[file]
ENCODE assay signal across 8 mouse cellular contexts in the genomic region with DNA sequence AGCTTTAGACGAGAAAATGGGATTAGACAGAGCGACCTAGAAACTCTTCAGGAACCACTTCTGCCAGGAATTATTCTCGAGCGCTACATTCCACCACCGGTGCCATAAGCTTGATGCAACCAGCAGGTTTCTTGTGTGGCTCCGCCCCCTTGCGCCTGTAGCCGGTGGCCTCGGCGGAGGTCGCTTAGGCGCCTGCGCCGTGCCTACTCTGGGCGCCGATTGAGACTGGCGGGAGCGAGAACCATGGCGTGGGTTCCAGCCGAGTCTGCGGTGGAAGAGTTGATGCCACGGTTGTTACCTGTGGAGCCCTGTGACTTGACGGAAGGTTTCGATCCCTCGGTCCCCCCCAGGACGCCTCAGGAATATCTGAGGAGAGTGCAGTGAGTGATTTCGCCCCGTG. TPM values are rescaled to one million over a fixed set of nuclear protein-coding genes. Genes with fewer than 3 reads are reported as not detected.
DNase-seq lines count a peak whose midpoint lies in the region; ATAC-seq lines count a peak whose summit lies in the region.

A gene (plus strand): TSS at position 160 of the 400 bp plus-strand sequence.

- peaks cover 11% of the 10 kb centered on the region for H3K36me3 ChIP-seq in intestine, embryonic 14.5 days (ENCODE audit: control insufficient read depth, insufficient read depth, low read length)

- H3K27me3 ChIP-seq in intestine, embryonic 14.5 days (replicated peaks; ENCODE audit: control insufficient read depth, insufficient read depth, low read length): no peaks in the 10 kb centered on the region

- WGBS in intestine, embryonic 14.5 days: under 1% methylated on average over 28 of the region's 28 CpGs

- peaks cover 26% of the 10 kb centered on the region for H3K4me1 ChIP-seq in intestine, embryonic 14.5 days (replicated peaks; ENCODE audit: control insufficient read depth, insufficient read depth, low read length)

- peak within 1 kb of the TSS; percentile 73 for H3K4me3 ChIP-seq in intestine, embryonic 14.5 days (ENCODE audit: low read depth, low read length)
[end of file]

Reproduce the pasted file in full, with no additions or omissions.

ENCODE assay signal across 8 mouse cellular contexts in the genomic region with DNA sequence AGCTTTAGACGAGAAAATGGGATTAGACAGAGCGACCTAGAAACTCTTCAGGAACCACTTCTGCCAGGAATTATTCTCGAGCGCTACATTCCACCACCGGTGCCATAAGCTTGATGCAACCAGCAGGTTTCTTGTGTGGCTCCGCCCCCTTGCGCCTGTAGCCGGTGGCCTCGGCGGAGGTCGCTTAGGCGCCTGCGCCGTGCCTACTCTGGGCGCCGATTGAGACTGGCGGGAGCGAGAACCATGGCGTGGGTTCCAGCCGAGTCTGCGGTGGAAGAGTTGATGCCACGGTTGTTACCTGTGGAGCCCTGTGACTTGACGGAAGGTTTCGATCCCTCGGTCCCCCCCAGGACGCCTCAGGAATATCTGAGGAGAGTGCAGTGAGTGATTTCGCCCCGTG. TPM values are rescaled to one million over a fixed set of nuclear protein-coding genes. Genes with fewer than 3 reads are reported as not detected.
DNase-seq lines count a peak whose midpoint lies in the region; ATAC-seq lines count a peak whose summit lies in the region.

A gene (plus strand): TSS at position 160 of the 400 bp plus-strand sequence.

- peaks cover 11% of the 10 kb centered on the region for H3K36me3 ChIP-seq in intestine, embryonic 14.5 days (ENCODE audit: control insufficient read depth, insufficient read depth, low read length)

- H3K27me3 ChIP-seq in intestine, embryonic 14.5 days (replicated peaks; ENCODE audit: control insufficient read depth, insufficient read depth, low read length): no peaks in the 10 kb centered on the region

- WGBS in intestine, embryonic 14.5 days: under 1% methylated on average over 28 of the region's 28 CpGs

- peaks cover 26% of the 10 kb centered on the region for H3K4me1 ChIP-seq in intestine, embryonic 14.5 days (replicated peaks; ENCODE audit: control insufficient read depth, insufficient read depth, low read length)

- peak within 1 kb of the TSS; percentile 73 for H3K4me3 ChIP-seq in intestine, embryonic 14.5 days (ENCODE audit: low read depth, low read length)